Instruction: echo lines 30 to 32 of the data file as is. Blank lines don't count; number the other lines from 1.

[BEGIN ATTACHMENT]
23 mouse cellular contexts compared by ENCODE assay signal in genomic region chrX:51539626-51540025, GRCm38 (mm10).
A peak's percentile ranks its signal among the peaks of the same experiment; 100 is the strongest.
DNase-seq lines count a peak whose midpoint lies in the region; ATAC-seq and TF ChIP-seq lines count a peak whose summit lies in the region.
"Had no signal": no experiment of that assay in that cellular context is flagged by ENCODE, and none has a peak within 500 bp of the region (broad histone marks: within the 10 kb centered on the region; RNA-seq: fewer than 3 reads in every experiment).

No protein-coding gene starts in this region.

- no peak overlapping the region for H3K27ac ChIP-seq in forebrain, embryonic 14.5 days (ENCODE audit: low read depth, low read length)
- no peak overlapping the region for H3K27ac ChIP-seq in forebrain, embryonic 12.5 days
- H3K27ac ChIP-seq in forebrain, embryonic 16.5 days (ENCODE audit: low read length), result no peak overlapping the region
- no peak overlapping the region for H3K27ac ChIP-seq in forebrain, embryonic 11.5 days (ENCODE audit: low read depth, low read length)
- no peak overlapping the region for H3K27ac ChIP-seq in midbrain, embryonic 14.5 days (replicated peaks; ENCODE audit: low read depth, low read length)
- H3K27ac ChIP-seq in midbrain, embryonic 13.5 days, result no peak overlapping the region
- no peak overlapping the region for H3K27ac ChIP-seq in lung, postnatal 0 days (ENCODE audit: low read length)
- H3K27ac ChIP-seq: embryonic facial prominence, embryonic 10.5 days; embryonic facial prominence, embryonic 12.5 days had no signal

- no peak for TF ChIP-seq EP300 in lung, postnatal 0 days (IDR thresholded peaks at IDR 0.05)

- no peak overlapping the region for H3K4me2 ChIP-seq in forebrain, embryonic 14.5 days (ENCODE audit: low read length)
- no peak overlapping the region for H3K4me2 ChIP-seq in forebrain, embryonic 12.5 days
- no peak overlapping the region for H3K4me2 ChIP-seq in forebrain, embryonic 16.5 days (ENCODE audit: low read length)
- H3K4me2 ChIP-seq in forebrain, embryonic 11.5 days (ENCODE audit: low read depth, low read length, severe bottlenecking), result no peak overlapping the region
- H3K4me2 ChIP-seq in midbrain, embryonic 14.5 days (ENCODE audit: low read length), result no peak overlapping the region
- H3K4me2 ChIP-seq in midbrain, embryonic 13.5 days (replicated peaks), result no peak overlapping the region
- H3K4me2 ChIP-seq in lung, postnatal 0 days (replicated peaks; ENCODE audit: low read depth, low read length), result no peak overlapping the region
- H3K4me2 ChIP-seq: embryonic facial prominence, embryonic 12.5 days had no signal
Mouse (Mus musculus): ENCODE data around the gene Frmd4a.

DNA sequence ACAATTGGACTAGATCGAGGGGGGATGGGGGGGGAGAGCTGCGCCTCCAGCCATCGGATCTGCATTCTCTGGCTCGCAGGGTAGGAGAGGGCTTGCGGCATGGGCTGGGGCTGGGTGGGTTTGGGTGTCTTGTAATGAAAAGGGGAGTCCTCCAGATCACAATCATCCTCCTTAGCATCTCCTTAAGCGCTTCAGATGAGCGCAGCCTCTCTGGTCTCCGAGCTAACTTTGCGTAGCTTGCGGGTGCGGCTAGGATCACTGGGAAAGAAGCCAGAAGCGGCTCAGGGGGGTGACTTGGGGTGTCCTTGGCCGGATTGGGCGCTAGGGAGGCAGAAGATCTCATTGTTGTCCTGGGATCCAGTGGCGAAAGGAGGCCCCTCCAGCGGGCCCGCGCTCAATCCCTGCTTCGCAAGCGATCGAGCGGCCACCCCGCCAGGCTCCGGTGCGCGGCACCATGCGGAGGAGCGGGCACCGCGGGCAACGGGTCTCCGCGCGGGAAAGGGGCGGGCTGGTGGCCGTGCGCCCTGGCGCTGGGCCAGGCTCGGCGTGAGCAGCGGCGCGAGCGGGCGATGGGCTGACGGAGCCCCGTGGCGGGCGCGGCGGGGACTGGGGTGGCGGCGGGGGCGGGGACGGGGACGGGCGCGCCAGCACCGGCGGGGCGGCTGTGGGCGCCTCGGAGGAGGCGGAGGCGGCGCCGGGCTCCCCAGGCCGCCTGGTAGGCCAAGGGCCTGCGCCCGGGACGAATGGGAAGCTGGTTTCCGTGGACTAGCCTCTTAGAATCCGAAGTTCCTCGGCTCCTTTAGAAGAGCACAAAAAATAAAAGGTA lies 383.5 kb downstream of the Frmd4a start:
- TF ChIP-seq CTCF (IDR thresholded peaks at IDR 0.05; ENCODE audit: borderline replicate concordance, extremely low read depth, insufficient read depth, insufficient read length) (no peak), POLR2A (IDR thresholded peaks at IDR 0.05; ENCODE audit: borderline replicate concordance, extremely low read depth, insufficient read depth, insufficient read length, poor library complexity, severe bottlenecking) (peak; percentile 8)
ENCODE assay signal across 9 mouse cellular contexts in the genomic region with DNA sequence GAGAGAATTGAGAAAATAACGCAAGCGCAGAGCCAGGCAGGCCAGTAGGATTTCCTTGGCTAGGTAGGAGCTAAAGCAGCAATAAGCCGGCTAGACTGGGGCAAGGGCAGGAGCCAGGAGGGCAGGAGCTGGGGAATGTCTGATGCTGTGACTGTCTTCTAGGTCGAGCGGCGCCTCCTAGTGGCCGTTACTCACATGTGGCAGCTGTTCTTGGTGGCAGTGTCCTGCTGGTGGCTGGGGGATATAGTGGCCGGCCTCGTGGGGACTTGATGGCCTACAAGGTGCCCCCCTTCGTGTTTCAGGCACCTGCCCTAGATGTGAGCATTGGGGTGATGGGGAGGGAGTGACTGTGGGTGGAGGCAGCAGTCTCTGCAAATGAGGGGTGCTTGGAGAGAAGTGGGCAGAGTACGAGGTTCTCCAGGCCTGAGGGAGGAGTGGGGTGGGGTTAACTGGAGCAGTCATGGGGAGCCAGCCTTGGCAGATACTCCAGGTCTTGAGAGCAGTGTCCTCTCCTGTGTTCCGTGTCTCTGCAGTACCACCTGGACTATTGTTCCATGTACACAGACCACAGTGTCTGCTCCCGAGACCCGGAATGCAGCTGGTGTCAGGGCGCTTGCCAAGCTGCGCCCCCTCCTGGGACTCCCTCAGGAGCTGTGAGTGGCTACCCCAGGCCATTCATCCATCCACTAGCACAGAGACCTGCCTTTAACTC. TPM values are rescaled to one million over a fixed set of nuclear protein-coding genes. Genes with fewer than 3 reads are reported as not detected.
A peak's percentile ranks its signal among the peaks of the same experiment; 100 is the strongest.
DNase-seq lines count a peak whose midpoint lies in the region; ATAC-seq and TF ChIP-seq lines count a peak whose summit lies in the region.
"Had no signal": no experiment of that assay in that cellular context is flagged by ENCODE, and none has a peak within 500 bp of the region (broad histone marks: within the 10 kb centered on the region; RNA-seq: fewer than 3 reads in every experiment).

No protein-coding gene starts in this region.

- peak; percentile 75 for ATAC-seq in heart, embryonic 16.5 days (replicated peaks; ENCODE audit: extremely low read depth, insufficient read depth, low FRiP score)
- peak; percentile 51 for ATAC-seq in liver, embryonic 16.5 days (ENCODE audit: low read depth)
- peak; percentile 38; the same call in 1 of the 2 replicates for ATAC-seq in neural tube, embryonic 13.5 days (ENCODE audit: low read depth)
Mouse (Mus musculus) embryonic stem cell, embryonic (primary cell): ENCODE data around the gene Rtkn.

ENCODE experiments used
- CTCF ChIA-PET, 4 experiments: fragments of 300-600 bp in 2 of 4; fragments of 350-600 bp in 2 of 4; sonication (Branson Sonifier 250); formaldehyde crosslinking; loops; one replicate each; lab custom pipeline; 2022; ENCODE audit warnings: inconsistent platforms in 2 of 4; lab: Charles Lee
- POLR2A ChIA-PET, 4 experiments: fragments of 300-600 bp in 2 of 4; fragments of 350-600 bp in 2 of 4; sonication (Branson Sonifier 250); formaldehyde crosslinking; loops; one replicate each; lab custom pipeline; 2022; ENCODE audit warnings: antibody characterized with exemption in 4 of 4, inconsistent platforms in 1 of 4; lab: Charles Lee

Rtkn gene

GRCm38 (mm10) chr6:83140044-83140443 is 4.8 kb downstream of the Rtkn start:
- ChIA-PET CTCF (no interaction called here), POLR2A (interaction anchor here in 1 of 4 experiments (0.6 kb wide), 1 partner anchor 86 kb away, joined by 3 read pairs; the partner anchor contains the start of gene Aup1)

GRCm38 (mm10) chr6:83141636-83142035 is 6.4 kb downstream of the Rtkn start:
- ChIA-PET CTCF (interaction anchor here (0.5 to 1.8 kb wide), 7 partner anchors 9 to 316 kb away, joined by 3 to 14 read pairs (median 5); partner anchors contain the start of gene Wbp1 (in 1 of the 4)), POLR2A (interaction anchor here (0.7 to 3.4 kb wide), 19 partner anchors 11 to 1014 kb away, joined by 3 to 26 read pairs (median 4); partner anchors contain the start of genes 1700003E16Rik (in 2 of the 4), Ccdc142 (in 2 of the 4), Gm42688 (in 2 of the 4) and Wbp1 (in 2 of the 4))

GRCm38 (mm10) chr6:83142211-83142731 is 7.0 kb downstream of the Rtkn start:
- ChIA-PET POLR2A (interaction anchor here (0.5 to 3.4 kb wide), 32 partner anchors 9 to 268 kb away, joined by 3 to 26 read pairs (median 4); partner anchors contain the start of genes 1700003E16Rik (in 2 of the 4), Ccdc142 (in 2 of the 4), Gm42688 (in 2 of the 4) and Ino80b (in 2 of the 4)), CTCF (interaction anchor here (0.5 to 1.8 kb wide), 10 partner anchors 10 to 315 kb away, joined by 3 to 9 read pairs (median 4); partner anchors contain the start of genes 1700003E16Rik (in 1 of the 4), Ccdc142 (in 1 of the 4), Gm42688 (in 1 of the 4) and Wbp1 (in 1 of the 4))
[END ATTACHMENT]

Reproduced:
No protein-coding gene starts in this region.

- peak; percentile 75 for ATAC-seq in heart, embryonic 16.5 days (replicated peaks; ENCODE audit: extremely low read depth, insufficient read depth, low FRiP score)
- peak; percentile 51 for ATAC-seq in liver, embryonic 16.5 days (ENCODE audit: low read depth)